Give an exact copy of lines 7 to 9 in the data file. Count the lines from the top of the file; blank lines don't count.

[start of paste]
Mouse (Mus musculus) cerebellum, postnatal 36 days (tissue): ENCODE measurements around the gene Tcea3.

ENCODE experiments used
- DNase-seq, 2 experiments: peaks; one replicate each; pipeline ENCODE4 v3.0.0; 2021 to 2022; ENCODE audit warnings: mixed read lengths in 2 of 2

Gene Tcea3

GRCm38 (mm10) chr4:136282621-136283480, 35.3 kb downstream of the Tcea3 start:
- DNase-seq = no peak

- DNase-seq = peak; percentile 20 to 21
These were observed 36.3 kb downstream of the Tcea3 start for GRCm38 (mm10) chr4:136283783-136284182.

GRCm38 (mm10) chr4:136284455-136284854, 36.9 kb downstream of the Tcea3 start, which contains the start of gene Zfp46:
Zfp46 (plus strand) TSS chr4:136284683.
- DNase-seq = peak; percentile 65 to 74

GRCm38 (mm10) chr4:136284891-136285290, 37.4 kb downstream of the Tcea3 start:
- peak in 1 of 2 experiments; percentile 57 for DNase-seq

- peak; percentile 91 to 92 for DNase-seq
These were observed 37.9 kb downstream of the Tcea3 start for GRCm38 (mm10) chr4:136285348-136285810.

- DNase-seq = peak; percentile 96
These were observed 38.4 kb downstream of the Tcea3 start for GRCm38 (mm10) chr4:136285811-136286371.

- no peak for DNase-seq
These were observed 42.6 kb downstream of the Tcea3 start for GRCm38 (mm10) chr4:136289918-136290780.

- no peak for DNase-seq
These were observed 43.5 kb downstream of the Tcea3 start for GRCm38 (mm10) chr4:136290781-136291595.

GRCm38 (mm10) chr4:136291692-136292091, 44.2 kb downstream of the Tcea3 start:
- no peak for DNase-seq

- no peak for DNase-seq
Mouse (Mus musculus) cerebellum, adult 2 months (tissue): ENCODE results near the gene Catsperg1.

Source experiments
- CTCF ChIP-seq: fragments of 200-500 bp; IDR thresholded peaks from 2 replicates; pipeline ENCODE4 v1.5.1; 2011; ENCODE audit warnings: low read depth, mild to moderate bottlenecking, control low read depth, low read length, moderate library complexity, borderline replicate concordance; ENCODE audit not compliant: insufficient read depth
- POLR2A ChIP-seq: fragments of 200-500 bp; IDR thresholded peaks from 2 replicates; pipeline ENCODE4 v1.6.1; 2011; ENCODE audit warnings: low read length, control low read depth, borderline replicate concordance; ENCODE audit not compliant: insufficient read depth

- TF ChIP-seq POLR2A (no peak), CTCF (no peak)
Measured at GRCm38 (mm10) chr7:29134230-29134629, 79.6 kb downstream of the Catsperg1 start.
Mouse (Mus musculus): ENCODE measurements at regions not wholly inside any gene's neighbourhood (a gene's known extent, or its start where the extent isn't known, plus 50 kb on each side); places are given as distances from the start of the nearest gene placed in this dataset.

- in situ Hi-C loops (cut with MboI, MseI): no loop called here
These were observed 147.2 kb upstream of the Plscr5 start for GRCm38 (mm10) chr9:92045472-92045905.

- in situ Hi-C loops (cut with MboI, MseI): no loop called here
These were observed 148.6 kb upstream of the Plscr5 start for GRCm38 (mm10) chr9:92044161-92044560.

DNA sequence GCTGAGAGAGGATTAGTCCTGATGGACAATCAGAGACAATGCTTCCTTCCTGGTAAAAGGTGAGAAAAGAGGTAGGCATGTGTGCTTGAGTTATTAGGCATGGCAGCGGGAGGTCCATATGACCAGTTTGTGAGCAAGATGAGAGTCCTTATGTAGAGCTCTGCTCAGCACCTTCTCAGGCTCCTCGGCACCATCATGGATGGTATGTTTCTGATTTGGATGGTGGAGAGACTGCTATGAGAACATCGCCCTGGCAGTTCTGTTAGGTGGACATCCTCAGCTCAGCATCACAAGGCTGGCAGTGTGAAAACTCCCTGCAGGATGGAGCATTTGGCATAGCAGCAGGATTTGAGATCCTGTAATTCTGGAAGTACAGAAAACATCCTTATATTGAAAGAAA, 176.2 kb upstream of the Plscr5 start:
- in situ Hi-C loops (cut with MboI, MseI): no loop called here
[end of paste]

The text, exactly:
- DNase-seq = peak; percentile 20 to 21
These were observed 36.3 kb downstream of the Tcea3 start for GRCm38 (mm10) chr4:136283783-136284182.

GRCm38 (mm10) chr4:136284455-136284854, 36.9 kb downstream of the Tcea3 start, which contains the start of gene Zfp46: